Why We Take the NICU Journey One Moment at a Time


Everything is different after you experience the NICU. It changes you forever. Watching your child fight to survive is heartbreaking and you will never forget it. No matter if your journey in the NICU lasts one day or 100 days, all are equally important. My daughter Avery’s NICU stay lasted for 17 days. She was born full term with severe respiratory distress, a blood infection that made her septic, and developed persistent pulmonary hypertension(PPHN) and pneumonia. She has brain damage (periventricular leukomalacia) as a result of her oxygen levels at birth. Her brain has “rewired” itself around the damage and she appears to be a healthy 3-year-old girl with no long lasting effects other than the PVL.

I promise you, you are going to remember every single second of being in the NICU. The good and the bad, you will never forget.

You will never forget the sights and sounds. Especially the low O2 sats alarm on the monitor. That one haunts my husband and me.

You will never forget the first time you see your baby hooked up to many different machines and monitors. You will never forget the sound of the oscillating ventilator and how violently it makes your baby shake while it pumps 300 breaths in those little lungs every single minute.

Baby in NICU hooked up to wires and machines

You will never forget the beautiful sound of your baby crying for the first time after being extubated.

You will never forget feeling so lost in the beginning. All of this medical terminology sounded like another language.

You will never forget when you began to actually understand all that medical terminology that was said during rounds.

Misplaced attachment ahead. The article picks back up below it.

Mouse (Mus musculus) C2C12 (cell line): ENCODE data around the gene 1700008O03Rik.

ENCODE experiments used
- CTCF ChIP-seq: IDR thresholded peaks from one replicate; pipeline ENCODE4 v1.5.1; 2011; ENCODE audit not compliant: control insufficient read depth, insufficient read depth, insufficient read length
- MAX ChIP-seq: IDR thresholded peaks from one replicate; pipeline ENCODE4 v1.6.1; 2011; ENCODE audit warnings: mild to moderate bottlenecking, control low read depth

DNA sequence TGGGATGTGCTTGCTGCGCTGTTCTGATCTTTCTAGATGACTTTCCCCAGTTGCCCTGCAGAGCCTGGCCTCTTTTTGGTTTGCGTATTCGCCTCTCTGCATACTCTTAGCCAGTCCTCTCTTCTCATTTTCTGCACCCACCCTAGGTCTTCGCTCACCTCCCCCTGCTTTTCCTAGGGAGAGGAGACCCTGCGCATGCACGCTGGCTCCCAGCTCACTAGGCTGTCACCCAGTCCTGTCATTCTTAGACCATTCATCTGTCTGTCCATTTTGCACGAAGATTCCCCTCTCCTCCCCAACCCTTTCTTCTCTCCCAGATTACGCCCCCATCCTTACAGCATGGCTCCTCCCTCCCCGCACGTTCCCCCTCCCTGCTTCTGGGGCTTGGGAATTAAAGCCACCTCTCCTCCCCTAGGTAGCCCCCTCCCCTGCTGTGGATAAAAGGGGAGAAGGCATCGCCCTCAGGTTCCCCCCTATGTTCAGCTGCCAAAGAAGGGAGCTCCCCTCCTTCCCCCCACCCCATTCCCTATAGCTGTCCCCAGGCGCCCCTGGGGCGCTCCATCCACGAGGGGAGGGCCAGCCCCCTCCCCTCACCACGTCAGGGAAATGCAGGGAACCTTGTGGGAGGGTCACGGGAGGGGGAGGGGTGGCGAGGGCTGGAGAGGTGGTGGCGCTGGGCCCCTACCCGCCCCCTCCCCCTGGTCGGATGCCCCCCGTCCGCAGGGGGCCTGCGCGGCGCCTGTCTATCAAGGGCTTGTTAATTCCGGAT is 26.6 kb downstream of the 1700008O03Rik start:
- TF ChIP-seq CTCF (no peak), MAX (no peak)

You will never forget the NICU nurses and doctors that took such wonderful care of your baby.

You will never forget that “mental fog” you were in. You never knew what day it was and frequently had tears falling.

You will never forget the hugs and prayers your nurses gave you during those crying spells.

You will never forget the feeling of “scrubbing in” before you can even enter the room. And putting the gown and mask on before you can even hold her.

You will never forget that fabulous feeling of holding her for the very first time.

You will never forget how it feels to walk in and see several nurses and RT’s standing around your baby trying to decide the next move in order to save her life.

You will never forget the wonderful feeling of walking in and seeing that your baby is well enough to have just one nurse that day.

You will never forget the horrifying conversation you had to have with her doctor when things were not looking good at all.

You will never forget the awesome, uplifting conversation you had with the doctor when your baby started doing much better.

I could go on and on, but its just one of those things you can’t really understand until you experience it. We knew nothing about the NICU prior to Avery being born. Now, her nurses and doctors are like family.

It’s overwhelming. Sometimes you wonder if you will ever make it home with your baby. You cry, you get mad, you beg and plead with God to heal your baby. When you feel like this, just take a moment. Just stop thinking about what will be, what could be, what should be, and literally take things one moment at a time.

It does not matter how long your baby is in the NICU — it does not matter if yours is a preemie or a full term sick baby. No two journeys are the same, but all are life-changing.


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